Mogoeng and Zuma the battle for the court
The Jacob Zuma presidency can at best be described as peculiar. I will not roll out the long list of less than somber decisions that have been taken since the president took office in 2009. In his latest questionable effort Zuma has named Justice Mogoeng Mogoeng As his nominee for the soon to be fully vacant position of Chief Justice (more on that later). To say the legal fraternity has been stunned by the decision is putting it mildly.
The nomination is a stark contrast to the welcoming response that was received by Justice Sandile Ngcobo when he took over the post not so long ago. The decision is strange in that Justice Mogoeng is one of the most junior judges serving on the constitutional court bench, having only been appointed in 2009. There is much to be said for youthful exuberance but when it comes to matters of this nature a little more caution should be the order of the day.
It goes without saying that the constitutional court is the last line of defense in all legal matters in South Africa. It does very little for public confidence if the Chief Justice is viewed amongst his peers as something of a mediocre candidate. At 50 years of age, many commentators have argued that Mogoeng is far too young to head up the court. With former UNISA principal Rev Barney Pityana going as far as to say “I have no hesitation in saying this is a really bad appointment in every respect.”
Although there are legal loopholes and the president’s nominee still needs to be interviewed by the Judicial services commission it is unlikely that the likes of the Nkola Motata’s will be making some sort of a swift coup de grace for the post. Regardless of the outcome now, the appointment has been tainted and will do little to alleviate concerns amongst a less than comfortable media who are already cooking up conspiracy theories about Zuma and his intentions for clean and sober governance.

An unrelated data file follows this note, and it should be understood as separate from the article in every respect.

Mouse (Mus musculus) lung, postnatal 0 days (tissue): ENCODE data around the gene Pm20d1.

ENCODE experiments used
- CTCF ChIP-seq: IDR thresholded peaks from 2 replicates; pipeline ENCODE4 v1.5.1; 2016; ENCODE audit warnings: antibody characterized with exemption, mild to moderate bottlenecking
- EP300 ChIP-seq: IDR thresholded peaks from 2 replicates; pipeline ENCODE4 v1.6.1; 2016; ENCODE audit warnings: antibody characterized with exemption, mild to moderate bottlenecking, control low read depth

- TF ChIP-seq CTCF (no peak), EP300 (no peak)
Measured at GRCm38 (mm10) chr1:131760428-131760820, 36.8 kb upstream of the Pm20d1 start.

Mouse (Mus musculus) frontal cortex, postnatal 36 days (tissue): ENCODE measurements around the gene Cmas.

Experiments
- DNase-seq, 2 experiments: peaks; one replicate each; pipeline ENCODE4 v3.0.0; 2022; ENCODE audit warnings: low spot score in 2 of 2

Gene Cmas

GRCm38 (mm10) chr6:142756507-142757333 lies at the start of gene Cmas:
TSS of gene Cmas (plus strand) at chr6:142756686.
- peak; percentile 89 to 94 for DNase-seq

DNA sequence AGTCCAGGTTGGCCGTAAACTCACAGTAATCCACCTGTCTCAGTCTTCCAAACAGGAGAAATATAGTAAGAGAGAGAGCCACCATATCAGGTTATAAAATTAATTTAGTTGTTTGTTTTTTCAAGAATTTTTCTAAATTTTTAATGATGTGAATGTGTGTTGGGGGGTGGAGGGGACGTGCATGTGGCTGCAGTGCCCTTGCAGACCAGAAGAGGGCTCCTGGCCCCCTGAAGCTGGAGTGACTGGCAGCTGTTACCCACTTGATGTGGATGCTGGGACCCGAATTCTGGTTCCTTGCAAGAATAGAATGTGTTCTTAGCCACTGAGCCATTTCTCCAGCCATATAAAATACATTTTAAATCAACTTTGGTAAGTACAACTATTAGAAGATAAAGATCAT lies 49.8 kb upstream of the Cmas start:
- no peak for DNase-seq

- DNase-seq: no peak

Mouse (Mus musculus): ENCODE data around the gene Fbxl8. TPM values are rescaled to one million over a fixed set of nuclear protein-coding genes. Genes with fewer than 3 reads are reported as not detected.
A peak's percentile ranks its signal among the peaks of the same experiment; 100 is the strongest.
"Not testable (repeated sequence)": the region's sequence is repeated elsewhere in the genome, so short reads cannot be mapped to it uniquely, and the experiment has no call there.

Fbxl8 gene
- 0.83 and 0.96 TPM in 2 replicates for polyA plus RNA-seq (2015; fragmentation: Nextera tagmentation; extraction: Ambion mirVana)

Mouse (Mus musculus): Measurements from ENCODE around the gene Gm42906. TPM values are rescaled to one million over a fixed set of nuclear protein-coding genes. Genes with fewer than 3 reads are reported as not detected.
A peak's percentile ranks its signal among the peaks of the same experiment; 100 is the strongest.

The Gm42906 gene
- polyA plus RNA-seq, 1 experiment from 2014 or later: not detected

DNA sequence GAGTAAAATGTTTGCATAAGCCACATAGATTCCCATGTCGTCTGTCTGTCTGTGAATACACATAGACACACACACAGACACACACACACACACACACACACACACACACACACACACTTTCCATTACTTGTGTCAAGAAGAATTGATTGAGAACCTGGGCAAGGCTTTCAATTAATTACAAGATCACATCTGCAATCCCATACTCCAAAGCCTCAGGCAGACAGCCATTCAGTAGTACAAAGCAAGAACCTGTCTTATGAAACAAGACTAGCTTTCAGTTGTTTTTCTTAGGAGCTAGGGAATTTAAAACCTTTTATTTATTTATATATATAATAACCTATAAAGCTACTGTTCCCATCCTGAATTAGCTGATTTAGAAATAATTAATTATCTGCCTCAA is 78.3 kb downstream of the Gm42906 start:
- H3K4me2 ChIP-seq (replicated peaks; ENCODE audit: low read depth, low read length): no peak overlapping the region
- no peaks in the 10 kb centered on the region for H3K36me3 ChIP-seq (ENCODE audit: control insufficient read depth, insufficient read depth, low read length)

The judiciary should be impartial and must always be viewed as such. What little trust we gained in them as a result of the decision they took following Sandile Ngcobo saga has all been washed away. As tensions are high about information laws and other bills many people will be concerned that Mogoeng is just another plate in the Zuma amour. It is my belief that perhaps it would not have been a bad contention to nominate a female judge for the position. It is woman’s month after all. But above and beyond that it would refresh the public and take away those old stereotypes of the constitutional court as a rigid institution run formerly by white (and now by black) rigid males. We have very capable experienced judges who are already serving in the court. Names like Justice Bess Nkabinde and Justice Sisi Khampepe spring to mind. If Zuma was indeed looking for a young candidate surely they would fill the criteria as well as Mogoeng-if not better.
Unless a series of dramatic events like Justice Mogoeng declining the nomination or the JSC choosing someone else it is almost certainly a done deal that he will take up the post. And as assumes office he will do well to take caution as opposition parties will be keeping a close eye on his workings. But even if he does do well on the bench and serves for an extended period (as is the assumption) the Zuma administration will get very little credit for any good work that he will do, if for no other reason than the circumstances around which his nomination has come.